A Dish is Made: An Interview with Nelly Robinson

by Nelly Robinson

There’s so much detail is your cooking. It must take a lot of drive and discipline to maintain.
Correct. There's a lot of detail. I'm a driven being, I've been driven all my life. You probably saw that in the way I work. Next week, we're doing a crab dish with pimms. The detail that's going into that... We've got to set jelly three times, then put it directly on top. Anyhow, it's crazy.
It's creative. It's a creative thing. You go to other restaurants, more traditional restaurant style cooking, and you can kind of see the progression of a dish. You're thinking to yourself, "I see how you got here.” You're an Italian chef. Now you're working in a progressive Italian restaurant, and you've taken this dish and turned it into this, and I can see that." This process seems more of a stretch for your dishes. How long does it take to develop a dish?
A month. We change the menu every month.
Do you proactively plan that, or does it happen organically?
I use what's in season. I'm always on the phone. I charge my phone twice a day because I'm always on the phone to suppliers. Always on the phone with the fish guys, the veg guys, "What have you got? What can you get me that people in Sydney can't get?" We're using watermelon radish at the minute, which is a fabulous product. Certain places will be using it, I'm sure, but I don't see it on the menu anywhere else. We've got these beautiful baby radishes, and they're going on next month.

"I'm a driven being, I've been driven all my life."

So peppery, and so intense. When you've got one of them, that high quality, it makes the dish.
We're always on the phone, but we're always creating. Take lunch times; we change the menu every week. That way, lunch is a chance to get the right flavours matching for the new menu. We're often working on the new menu two months in advance.
You've got a really strict process? You would need to, I suppose.
We need to have a strict process. If you don't stick by it, you won't create, and you'll just have the same boring menu on for the next two years.
Then you're not going to be motivated, and the staff aren't going to be learning, they're not going to be motivated.
You're dangling carrots to the staff as well. You come up with dishes, we work on them, we get flavors together, we create, we present.
It's a collective process, it's collaborative?
Oh yes. Every kitchen in Sydney will be the same I’m assuming. It's not just us.
Not just the executive chef coming up with everything?
It’s not just the Neil Perry's or Martin Benz’s that do all the creating. It'll be him, the head chef, sitting down around the table. "What can we use this month?" Or I'll come into the kitchen and say, "We have to use this next month." I’ll say to Fabian, my sous chef, "You come up with an idea, I’ll come up with an idea, then let’s bring them together." Dishes are made.

We had a dish on the other month with beef cheek and oxtail. I'm an oxtail fan and a beef cheek fan coming from where I'm from.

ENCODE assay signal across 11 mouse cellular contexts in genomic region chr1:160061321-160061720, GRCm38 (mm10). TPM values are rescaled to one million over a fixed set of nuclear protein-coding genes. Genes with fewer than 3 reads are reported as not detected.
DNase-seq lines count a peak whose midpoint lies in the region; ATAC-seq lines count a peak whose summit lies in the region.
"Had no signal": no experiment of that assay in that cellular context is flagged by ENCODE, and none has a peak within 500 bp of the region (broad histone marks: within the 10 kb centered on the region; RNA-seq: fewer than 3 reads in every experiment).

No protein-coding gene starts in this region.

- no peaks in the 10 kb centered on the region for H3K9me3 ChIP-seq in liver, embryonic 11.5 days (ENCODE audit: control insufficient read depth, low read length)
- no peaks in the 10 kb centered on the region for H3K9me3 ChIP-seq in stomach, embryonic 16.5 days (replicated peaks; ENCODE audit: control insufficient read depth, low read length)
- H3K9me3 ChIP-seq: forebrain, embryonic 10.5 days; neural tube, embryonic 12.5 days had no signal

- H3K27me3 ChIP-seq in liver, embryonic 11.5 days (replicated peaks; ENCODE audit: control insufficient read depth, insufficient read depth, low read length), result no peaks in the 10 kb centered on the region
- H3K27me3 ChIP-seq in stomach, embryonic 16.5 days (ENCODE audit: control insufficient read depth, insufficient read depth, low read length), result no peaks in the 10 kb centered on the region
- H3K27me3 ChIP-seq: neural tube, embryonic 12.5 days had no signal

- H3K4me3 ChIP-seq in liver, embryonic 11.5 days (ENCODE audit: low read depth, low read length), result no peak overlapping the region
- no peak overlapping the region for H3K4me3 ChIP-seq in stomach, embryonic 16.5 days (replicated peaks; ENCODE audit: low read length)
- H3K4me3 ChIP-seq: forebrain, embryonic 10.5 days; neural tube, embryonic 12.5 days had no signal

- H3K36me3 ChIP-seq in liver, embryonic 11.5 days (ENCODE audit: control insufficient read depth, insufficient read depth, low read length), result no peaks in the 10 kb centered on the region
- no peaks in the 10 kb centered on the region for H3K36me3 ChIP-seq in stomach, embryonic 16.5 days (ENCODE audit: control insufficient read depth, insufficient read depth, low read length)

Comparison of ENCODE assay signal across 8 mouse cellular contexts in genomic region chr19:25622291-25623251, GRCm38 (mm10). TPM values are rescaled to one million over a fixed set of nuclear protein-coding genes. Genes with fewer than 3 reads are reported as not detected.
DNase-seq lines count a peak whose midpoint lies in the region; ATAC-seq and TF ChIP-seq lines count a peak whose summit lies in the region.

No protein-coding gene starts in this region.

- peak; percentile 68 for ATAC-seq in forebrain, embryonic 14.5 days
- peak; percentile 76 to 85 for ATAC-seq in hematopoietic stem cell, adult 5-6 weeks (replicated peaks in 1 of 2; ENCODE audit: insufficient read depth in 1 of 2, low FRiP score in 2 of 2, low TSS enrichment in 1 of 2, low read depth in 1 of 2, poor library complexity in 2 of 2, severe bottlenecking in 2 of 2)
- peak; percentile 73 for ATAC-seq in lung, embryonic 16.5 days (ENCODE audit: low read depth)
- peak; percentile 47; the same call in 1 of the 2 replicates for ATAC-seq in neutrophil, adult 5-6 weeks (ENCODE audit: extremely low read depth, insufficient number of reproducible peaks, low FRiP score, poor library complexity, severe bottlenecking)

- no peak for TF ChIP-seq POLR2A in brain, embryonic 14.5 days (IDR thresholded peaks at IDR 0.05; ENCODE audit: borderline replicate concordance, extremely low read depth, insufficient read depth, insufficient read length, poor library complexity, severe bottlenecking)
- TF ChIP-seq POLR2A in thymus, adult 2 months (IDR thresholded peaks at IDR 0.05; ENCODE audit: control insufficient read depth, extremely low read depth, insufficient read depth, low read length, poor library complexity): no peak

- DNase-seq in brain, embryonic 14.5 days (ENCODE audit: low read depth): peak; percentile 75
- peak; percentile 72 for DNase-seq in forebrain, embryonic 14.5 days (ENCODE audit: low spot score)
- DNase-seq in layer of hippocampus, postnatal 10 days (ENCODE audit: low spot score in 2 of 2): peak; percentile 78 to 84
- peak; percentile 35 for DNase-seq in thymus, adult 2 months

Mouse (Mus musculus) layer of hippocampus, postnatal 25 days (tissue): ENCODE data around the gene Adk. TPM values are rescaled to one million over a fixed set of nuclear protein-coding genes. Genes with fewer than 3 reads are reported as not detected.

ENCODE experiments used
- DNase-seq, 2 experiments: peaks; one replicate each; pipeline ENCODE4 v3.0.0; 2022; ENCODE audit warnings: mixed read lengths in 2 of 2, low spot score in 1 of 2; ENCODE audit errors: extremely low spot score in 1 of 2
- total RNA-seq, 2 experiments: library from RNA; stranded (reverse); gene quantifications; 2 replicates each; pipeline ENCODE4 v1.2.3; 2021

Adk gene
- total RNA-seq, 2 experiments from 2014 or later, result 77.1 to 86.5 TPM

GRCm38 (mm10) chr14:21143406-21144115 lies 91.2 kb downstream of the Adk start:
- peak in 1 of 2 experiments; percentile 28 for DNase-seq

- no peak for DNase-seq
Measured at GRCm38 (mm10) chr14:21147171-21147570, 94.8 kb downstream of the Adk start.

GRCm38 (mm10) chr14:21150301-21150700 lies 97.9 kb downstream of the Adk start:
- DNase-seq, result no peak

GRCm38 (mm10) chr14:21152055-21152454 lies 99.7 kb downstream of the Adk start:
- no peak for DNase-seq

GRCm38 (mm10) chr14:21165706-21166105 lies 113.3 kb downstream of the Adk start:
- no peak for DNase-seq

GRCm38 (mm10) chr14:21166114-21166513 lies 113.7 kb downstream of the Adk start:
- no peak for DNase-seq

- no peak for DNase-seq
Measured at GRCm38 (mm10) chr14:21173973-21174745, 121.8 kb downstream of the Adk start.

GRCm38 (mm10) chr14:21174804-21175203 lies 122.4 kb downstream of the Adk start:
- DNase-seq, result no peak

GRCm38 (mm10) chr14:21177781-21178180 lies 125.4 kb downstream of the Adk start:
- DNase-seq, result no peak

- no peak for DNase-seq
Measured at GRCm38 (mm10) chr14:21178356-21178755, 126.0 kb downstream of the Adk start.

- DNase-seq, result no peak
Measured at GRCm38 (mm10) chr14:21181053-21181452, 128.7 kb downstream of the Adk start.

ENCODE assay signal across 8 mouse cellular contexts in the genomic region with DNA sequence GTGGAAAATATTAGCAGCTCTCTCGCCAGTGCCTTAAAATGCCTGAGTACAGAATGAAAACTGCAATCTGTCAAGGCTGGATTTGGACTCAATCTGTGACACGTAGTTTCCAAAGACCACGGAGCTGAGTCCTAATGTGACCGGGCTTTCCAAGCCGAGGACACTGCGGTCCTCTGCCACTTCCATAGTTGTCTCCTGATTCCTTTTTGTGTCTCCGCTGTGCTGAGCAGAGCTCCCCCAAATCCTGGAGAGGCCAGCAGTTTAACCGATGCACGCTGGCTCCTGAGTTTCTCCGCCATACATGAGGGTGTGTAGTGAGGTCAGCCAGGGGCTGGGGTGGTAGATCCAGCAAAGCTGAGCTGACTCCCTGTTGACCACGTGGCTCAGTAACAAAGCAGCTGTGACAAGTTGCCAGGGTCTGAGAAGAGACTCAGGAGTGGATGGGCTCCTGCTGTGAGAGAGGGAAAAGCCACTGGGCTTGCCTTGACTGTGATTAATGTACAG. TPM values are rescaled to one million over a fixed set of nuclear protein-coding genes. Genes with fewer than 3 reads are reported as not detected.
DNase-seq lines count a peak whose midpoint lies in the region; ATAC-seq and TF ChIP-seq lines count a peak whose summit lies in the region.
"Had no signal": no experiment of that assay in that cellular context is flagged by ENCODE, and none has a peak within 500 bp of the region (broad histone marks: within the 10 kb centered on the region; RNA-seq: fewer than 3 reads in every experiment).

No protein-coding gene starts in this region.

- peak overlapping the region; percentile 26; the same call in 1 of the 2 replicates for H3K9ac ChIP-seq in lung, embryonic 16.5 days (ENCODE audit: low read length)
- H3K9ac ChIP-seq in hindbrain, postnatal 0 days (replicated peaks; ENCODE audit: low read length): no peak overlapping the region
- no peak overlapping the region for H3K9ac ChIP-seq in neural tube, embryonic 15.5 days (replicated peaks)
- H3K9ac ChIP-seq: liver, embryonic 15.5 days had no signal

"You need to have a strict process. If you don't stick by it, you won't create, and you'll just have the same boring menu on for the next two years."

How could you not be, though? What's there not to like?
We cook the beef cheek for 10 hours and we cook the oxtail for 10 hours, then we press the oxtail into a mold and make a toasty out of it. An oxtail toasty. People went absolutely mental for it. People are still emailing asking for it to go back on the menu. The dish is amazing, we’ll bring it back eventually. We've created more and more, like the coffee beef I’ve given you the recipe for - it's off the menu next week. We've got a lamb dish going on, the flavours of where I'm from, a hot pot. It's got deep fried oyster in there, carrot…
Deep fried oyster, there you go.
Bringing the old school back. Pickled cabbage. We're going to cook it for 15 hours, then press it together. Set it and then press it, so that's another 5-6 hours. That's nearly a day's worth of prep already. Then we cut it, fry it, and when you eat it, it just melts. The lamb actually just melts in your mouth.

"You come up with an idea, I’ll come up with an idea, then let’s bring them together." 

When's that coming up?
Next week. It's a special one.
It has to be Tuesday, so I can come on Wednesday. I leave on Thursday.
There you go, Wednesday then.
If I can get a table…

...we did get a table and it was, as expected, unforgettable. Make a reservation at nel. now.

Nelly Robinson has 5 recipes for you to try at home:
Granny's Apple Crumble
Ham Chips with Pea Puree
Kingfish with Watermelon Radish
Beetroot Crème brûlée
Coffee Beef Tri Tip

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About the Author

Nelly Robinson

Spearheading the nel. kitchen is chef Nelly Robinson, celebrated for his contemporary interpretations of modern Australian dishes. Inspired by past experiences working with acclaimed chef Nigel Howarth (Michelin-starred Northcote Manor, UK), Nelly’s robust understanding and appreciation of the... Read Full Bio

Food for Thought

Gorgonzola, Apple and Thyme Quiche
Bruschetta with Walnuts
Beetroot Tzatziki
Granny's Apple Crumble